In YEARNERS, party leaders invite wealthy Herson Moya to run for Texas governor. But Herson finds himself with family members and friends figuring out how to campaign. Scenes in New York, Mexico, and in estates he owns in Texas and by the Pacific in Costa Rica show how Latinos, Latinas, whites, and blacks see the challenge.
Hersons wants to use $30 million of his own money not to bash other candidates but to arrive at a better way to campaign. He seeks to highlight immigration, education, prisons, guns, abortion, the economy, transportation, and environmental and infrastructure needs. Herson desires to champion good government again, a difficult task for a Mexican American, given his experiences and what voters tell him in the five regions of Texas. The ending groups the characters in YEARNERS together differently, offering film producers, directors and screen writers more realistic U.S. Latinos.
YEARNERS also reveals why minority voters feel disenfranchised and why they often ignore politicians who promise to promote the common good. YEARNERS is a new education, blueprinting the future!
A Mexican Revolution Photo History
In 1846, ten years after the Alamo, President James K. Polk and Congress declared war on Mexico. Following the two-year war, Mexicans progressively lost land and most of their liberties in a country that has since experienced widespread poverty, little public education, and lacks infrastructural amenities. In the early 1860s, France forced Mexico into another war to take advantage of Mexico’s rich resources. Porfirio Diaz emerged and dominated Mexico for more than forty years, eventually causing the Mexican people to become revolutionaries during the first decade of the 20th century. The Mexican Revolution is still impacting the U.S. and the rest of the world today.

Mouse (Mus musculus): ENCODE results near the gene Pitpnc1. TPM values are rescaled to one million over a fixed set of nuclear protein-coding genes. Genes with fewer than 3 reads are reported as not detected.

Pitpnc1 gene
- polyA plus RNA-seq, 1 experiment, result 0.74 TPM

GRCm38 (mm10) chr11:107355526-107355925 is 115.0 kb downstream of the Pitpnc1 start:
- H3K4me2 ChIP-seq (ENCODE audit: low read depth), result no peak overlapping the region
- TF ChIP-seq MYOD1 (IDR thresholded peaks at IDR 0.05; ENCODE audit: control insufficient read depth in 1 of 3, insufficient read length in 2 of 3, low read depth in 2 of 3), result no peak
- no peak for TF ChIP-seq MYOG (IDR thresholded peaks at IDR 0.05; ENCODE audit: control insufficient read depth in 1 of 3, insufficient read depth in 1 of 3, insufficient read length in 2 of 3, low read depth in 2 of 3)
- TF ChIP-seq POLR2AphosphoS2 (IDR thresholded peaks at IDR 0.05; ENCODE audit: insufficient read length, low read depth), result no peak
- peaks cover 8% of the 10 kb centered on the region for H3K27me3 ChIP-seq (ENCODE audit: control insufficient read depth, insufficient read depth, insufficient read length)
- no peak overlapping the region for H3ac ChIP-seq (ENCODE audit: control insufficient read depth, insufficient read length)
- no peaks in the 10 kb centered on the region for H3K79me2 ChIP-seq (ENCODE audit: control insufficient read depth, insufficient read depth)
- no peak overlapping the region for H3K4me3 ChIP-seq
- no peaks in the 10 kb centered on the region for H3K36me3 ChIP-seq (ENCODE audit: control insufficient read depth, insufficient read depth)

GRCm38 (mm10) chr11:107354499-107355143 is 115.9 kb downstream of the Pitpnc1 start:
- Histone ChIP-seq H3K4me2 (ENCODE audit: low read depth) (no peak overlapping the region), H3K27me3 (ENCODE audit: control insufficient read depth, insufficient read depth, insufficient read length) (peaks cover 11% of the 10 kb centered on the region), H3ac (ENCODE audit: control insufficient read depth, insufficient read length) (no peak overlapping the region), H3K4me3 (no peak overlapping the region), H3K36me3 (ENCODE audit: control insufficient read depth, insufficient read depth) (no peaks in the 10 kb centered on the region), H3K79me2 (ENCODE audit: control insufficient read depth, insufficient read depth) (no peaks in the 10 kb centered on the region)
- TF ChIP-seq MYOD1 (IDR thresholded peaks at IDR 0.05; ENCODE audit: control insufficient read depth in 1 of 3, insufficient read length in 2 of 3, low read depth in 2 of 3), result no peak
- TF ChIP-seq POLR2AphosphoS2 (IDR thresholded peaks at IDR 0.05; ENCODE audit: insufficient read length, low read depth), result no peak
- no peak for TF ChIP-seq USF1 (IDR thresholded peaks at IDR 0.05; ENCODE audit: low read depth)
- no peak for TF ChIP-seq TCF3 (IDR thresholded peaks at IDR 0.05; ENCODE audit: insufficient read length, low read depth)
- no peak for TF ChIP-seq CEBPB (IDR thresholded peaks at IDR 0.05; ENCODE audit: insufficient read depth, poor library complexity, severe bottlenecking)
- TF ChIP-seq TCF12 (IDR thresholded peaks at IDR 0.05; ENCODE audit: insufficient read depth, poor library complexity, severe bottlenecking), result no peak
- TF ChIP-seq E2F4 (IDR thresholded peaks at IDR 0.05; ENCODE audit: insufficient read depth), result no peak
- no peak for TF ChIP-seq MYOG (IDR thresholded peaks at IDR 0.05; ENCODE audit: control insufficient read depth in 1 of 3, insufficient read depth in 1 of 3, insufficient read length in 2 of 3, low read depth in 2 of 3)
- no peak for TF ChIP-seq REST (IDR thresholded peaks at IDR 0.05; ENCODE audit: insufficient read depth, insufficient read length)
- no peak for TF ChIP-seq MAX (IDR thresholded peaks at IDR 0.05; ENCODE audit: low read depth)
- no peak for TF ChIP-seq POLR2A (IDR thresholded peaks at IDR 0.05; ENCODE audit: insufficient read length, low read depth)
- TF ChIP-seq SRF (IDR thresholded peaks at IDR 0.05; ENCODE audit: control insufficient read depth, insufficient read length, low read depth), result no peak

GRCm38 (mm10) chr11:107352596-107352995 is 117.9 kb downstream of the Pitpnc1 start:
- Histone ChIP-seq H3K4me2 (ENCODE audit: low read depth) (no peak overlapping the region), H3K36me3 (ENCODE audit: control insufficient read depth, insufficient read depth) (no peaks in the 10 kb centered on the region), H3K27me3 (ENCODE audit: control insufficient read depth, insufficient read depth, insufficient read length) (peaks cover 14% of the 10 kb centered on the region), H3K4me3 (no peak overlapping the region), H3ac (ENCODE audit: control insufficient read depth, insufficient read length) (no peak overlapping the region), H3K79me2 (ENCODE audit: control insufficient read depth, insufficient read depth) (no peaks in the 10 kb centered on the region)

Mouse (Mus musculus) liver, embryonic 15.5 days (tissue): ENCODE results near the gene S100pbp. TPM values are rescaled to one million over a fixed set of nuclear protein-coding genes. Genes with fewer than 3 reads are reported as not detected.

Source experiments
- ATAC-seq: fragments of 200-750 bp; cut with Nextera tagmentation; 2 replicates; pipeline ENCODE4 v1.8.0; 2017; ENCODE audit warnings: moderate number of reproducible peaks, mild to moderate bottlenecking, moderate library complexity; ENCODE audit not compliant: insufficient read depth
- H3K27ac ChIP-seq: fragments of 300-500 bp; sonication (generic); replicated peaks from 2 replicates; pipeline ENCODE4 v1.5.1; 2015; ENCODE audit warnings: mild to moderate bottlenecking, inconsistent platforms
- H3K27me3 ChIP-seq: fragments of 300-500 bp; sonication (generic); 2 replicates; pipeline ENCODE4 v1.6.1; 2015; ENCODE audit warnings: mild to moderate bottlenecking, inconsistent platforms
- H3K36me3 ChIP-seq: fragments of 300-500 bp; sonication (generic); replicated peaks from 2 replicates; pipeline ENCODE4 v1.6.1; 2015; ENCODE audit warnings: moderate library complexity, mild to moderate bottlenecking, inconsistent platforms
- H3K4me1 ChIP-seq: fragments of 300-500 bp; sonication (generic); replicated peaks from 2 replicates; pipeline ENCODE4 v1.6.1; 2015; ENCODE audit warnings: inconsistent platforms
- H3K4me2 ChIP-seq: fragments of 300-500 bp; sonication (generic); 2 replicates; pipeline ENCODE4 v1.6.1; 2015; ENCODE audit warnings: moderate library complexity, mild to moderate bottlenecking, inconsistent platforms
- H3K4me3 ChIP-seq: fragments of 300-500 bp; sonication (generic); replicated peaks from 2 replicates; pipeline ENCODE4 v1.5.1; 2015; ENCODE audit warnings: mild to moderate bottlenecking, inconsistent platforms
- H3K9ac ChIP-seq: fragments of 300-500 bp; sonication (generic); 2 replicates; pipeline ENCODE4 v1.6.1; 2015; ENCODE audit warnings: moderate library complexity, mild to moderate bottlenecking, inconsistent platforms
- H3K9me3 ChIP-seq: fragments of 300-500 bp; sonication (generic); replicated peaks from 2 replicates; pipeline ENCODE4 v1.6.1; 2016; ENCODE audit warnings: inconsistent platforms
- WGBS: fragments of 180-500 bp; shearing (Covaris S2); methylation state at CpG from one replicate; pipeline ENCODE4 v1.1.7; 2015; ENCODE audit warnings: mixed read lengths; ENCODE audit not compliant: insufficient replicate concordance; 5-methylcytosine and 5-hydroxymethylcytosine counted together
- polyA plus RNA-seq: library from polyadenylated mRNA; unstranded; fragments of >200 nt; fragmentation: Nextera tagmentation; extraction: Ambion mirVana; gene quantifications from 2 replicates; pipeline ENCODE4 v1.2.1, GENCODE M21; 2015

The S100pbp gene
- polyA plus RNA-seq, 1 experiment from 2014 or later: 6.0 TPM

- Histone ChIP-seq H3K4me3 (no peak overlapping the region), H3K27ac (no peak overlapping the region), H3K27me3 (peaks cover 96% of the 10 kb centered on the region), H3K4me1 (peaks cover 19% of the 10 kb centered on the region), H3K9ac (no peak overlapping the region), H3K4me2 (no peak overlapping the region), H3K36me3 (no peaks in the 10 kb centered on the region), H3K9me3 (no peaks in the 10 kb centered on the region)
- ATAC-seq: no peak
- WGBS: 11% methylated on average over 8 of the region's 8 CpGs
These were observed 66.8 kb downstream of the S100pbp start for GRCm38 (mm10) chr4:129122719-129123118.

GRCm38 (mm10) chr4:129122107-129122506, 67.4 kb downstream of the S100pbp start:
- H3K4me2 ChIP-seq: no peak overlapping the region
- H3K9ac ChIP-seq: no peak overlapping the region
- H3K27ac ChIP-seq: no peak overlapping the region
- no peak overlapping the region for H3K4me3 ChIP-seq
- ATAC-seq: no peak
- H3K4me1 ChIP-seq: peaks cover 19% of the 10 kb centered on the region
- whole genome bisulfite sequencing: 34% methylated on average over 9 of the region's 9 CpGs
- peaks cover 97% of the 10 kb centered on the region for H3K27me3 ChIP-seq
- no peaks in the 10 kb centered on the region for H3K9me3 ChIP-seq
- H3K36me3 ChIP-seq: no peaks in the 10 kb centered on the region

Using original photographs taken by many Mexican and international hands during the conflagration and available in the public domain and in rare-book collections, Portales narrates the causes of the Mexican Revolution. What is different here is that Portales shows how the presidents and the leaders of the U.S. were involved. Instead of using the pictures of the revolution like other photographic books, this volume explains the alliances and deceptions, describing developments that followed, clarifying who did what to whom, and when, between 1906 and 1928. Full of great revelations!
Latino Sun, Rising
Latinos are now the largest minority population of the United States, forming a growing part of the middle and upcoming professional classes. In LATINO SUN, RISING, a Mexican American educator takes stock. Besides recording historic resistance and indifference, Portales shows how Latinos have progressively improved many areas of American life, raising a new sun missed by most Americans.
In classes at UT/Austin, at SUNY-Buffalo, on the beach in Corpus Christi, waiting tables during two summers in Chicago, living in London, teaching in the English Department of UC/Berkeley, and raising a family next to NASA in Houston, Portales’s life benchmarks the progress of Latinos. By vividly recreating the World War II generation of his parents and his own, Portales encourages readers to follow Latino advances from the days of his happy youth in Edinburg, Texas during the Eisenhower fifties to the unfurling of ethnic consciousness in American culture after the transformational sixties. LATINO SUN, RISING demonstrates generational progress that enhances all Americans.